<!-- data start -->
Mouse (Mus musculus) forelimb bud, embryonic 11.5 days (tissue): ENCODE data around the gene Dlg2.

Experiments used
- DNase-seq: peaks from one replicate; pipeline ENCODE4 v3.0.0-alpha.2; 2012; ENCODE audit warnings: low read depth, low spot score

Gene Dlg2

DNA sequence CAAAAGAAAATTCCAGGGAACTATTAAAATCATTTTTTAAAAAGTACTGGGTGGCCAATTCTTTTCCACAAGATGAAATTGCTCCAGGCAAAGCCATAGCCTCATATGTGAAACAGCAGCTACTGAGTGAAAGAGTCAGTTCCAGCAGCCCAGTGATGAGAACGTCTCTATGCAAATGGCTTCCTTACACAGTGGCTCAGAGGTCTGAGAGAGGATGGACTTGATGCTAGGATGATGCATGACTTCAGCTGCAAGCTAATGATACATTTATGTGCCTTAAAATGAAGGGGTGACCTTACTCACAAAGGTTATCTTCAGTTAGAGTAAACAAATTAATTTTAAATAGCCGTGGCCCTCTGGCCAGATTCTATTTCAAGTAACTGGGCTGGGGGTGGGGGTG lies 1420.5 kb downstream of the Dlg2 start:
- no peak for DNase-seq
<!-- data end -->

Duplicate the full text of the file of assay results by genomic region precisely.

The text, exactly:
Mouse (Mus musculus) forelimb bud, embryonic 11.5 days (tissue): ENCODE data around the gene Dlg2.

Experiments used
- DNase-seq: peaks from one replicate; pipeline ENCODE4 v3.0.0-alpha.2; 2012; ENCODE audit warnings: low read depth, low spot score

Gene Dlg2

DNA sequence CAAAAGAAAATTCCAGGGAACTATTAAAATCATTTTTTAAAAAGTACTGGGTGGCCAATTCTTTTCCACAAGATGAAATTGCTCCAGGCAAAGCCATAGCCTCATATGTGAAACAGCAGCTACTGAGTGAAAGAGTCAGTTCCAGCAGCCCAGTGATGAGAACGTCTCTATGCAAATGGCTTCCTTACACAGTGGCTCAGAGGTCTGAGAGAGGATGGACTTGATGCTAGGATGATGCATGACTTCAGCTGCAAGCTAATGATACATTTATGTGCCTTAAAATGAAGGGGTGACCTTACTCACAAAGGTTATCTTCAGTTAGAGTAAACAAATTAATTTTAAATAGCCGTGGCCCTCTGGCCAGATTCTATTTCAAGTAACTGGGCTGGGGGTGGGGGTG lies 1420.5 kb downstream of the Dlg2 start:
- no peak for DNase-seq